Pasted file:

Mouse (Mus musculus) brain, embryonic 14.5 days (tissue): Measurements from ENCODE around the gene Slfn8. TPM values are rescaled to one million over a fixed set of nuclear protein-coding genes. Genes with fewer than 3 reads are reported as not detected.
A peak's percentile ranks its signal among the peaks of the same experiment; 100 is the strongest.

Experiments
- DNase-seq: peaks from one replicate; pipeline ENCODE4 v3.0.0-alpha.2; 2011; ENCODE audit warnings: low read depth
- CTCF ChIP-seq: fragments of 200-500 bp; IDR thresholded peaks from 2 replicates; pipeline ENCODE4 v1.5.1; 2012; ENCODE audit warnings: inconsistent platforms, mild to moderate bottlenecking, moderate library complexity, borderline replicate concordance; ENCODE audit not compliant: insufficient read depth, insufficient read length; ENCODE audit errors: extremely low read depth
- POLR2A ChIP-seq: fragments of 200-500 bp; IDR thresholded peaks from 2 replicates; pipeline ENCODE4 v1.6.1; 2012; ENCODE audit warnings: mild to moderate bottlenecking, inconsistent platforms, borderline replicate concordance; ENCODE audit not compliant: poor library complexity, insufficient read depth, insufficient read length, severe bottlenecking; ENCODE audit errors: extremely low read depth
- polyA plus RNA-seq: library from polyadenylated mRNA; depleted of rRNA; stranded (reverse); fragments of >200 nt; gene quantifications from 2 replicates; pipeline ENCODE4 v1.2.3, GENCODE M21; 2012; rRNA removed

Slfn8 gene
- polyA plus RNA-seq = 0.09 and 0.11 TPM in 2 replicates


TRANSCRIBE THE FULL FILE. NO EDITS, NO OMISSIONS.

Mouse (Mus musculus) brain, embryonic 14.5 days (tissue): Measurements from ENCODE around the gene Slfn8. TPM values are rescaled to one million over a fixed set of nuclear protein-coding genes. Genes with fewer than 3 reads are reported as not detected.
A peak's percentile ranks its signal among the peaks of the same experiment; 100 is the strongest.

Experiments
- DNase-seq: peaks from one replicate; pipeline ENCODE4 v3.0.0-alpha.2; 2011; ENCODE audit warnings: low read depth
- CTCF ChIP-seq: fragments of 200-500 bp; IDR thresholded peaks from 2 replicates; pipeline ENCODE4 v1.5.1; 2012; ENCODE audit warnings: inconsistent platforms, mild to moderate bottlenecking, moderate library complexity, borderline replicate concordance; ENCODE audit not compliant: insufficient read depth, insufficient read length; ENCODE audit errors: extremely low read depth
- POLR2A ChIP-seq: fragments of 200-500 bp; IDR thresholded peaks from 2 replicates; pipeline ENCODE4 v1.6.1; 2012; ENCODE audit warnings: mild to moderate bottlenecking, inconsistent platforms, borderline replicate concordance; ENCODE audit not compliant: poor library complexity, insufficient read depth, insufficient read length, severe bottlenecking; ENCODE audit errors: extremely low read depth
- polyA plus RNA-seq: library from polyadenylated mRNA; depleted of rRNA; stranded (reverse); fragments of >200 nt; gene quantifications from 2 replicates; pipeline ENCODE4 v1.2.3, GENCODE M21; 2012; rRNA removed

Slfn8 gene
- polyA plus RNA-seq = 0.09 and 0.11 TPM in 2 replicates